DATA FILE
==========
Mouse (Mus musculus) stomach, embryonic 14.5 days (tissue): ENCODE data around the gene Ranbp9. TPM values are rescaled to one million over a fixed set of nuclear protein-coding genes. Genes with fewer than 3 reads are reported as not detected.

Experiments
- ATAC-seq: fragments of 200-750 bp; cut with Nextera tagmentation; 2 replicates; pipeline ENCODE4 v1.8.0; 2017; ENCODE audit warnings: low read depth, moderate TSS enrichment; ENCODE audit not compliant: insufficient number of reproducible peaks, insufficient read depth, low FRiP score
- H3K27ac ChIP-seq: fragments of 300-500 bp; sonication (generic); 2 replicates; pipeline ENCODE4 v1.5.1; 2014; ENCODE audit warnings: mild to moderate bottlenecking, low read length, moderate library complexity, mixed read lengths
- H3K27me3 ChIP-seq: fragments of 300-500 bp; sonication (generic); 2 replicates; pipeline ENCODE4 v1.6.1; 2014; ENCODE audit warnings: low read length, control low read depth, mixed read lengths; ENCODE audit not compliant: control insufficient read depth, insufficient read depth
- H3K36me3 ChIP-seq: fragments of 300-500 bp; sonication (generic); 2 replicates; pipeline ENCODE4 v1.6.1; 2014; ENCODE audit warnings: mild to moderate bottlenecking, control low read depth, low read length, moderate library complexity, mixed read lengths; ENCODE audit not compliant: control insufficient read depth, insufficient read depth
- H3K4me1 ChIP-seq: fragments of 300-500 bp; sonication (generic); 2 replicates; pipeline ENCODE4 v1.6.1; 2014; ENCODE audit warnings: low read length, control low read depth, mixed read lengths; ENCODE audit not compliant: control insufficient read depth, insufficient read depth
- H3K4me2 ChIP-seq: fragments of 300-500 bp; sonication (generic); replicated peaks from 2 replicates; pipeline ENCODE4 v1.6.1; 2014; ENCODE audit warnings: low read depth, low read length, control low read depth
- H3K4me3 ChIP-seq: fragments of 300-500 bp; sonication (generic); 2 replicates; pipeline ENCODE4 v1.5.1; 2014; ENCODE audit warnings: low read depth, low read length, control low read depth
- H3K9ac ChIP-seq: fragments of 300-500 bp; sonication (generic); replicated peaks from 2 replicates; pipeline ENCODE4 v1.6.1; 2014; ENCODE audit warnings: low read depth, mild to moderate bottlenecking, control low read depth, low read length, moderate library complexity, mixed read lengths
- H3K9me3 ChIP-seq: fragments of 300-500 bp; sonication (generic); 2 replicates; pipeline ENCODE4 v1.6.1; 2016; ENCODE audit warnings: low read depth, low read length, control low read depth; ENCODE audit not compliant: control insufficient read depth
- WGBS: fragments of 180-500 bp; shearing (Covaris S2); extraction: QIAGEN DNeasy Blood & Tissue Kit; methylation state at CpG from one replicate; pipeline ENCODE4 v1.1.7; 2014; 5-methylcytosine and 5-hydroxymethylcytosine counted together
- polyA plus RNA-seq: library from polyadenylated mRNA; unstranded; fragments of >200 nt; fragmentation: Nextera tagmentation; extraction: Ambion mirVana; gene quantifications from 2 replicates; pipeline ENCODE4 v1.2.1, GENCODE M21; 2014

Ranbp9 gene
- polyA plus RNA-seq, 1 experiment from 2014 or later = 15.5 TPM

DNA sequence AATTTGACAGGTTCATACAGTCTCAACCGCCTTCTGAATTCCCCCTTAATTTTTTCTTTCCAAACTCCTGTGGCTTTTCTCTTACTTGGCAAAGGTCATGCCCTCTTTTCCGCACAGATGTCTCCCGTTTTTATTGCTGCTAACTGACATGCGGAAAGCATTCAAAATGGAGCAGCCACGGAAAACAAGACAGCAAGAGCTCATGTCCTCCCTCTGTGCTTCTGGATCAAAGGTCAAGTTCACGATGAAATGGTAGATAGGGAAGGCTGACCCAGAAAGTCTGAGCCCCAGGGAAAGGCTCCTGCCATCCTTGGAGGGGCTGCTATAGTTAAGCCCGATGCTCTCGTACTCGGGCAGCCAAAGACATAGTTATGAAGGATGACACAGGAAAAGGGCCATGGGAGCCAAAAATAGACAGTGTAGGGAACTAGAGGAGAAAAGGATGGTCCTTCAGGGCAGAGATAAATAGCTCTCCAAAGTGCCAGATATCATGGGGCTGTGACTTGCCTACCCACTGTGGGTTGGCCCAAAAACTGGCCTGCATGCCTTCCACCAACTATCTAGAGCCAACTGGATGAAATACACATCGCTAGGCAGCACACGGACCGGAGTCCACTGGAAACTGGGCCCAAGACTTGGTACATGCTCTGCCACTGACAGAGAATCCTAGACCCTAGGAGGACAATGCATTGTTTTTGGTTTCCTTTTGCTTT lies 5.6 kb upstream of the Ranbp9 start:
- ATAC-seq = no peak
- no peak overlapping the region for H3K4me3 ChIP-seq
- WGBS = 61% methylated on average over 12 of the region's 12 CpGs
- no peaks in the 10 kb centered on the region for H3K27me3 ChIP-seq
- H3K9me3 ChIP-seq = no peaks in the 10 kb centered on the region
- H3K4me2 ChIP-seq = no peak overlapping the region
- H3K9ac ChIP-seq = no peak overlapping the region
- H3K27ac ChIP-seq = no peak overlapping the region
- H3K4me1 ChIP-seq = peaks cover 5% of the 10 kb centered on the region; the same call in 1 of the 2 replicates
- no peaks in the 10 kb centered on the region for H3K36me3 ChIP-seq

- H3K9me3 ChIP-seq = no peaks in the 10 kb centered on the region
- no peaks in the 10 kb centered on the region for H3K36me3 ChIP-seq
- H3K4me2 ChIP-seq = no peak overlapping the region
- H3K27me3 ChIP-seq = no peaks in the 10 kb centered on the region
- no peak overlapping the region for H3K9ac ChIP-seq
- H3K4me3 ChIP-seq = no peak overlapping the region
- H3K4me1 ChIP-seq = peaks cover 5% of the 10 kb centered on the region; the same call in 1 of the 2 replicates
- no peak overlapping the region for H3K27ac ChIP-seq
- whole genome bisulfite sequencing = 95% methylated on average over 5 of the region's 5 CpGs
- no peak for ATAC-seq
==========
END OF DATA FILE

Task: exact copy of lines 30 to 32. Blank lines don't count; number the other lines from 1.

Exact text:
- H3K27me3 ChIP-seq = no peaks in the 10 kb centered on the region
- no peak overlapping the region for H3K9ac ChIP-seq
- H3K4me3 ChIP-seq = no peak overlapping the region